We’ve all seen videos that look unprofessional. They can be anything from those low-budget local commercials to your family home videos.

It’s unacceptable for your video blog to look like this. It’s important for you to understand the concept of a basic three point lighting setup.

lighting

Sure, sometimes you’ll be filming on the go. It’s not always reasonable for you to be carrying around all the equipment with you.

But if much of your video blog content is going to be filmed in your home or apartment, you should have these lights set up like in the example above.

Lighting can do a lot for the quality of your videos. These are the three terms you need to get familiar with:

  • key light
  • fill light
  • back light

Your key light will serve as your primary light. For the most part, it’s placed on the left side of the camera and should be roughly three feet higher than your eye level.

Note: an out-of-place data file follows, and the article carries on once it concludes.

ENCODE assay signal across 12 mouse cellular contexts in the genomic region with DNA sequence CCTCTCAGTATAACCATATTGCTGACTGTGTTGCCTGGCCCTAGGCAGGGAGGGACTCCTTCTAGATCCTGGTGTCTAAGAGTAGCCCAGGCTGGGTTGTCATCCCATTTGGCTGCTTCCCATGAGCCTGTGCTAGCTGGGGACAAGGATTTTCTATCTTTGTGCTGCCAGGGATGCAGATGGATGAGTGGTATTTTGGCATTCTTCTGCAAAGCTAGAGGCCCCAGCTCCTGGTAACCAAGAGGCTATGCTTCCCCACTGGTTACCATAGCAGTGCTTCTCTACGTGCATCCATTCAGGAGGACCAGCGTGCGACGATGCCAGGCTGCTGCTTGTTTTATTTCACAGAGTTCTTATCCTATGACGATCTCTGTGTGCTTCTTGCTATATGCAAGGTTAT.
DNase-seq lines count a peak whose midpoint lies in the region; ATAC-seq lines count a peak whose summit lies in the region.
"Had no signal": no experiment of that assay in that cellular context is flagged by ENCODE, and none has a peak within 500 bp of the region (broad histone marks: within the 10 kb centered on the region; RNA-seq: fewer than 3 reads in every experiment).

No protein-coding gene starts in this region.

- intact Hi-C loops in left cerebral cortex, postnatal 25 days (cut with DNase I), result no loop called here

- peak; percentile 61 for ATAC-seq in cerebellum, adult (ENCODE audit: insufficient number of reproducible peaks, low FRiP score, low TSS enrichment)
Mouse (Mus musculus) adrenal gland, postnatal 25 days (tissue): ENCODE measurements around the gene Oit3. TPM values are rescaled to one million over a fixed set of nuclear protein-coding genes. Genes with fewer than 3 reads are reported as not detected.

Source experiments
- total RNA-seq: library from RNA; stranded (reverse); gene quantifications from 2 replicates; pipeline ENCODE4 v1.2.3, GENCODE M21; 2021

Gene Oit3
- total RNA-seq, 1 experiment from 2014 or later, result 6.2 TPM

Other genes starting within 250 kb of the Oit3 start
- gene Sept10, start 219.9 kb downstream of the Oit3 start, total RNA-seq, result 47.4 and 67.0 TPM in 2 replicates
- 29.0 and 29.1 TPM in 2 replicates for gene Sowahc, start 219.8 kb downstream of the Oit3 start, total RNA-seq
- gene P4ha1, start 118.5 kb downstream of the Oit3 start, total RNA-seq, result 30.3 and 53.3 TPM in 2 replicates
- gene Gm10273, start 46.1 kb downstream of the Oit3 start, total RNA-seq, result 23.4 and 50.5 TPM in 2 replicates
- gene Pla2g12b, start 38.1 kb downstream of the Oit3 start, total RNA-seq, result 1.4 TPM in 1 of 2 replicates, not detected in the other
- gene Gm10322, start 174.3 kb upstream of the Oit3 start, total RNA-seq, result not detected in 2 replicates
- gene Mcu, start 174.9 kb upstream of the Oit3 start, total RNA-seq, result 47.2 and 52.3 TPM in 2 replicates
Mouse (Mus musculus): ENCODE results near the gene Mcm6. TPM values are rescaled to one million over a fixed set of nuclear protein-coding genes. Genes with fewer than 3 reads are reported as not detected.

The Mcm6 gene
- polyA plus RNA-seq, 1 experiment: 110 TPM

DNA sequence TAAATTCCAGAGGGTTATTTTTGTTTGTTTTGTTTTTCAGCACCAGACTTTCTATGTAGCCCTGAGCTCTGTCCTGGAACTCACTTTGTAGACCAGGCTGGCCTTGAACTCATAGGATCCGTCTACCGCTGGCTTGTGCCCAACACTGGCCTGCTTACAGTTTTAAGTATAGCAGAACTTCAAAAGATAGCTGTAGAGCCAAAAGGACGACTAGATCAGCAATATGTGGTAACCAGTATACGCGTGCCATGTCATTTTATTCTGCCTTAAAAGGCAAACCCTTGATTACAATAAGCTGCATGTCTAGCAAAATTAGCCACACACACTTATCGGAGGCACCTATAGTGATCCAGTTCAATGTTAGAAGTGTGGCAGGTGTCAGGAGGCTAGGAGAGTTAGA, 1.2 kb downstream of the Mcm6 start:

The key light will be the brightest of these three lights. Angle it at a downward angle so it replicates the sun and has a natural lighting effect.

Your key light will create a shadow. To fill that shadow with light, you’ll need a fill light on the opposite side of the camera.

With two lights placed in front of you, you’ll need a back light behind you so the lighting looks natural. Otherwise, you may have some dark shadows on your shoulders.

The back light should be diffused—it’s the least bright of the trio.

You don’t need to spend a fortune on your lights, but you should keep in mind that inexpensive lights won’t last forever. If you’re in this for the long haul, it may be worth it to invest now and save yourself some money down the road.

Whenever you’re shooting outside of your home or office, you need to position yourself properly in relation to natural lighting resources.

Use the sun to your advantage when you’re filming outdoors. Try to position your camera so that the sun is at the same angle as your key light would be in a studio setup.

3. Add captions to your videos

Not everyone will be watching your video with the sound on. That’s why you need to add captions to your content.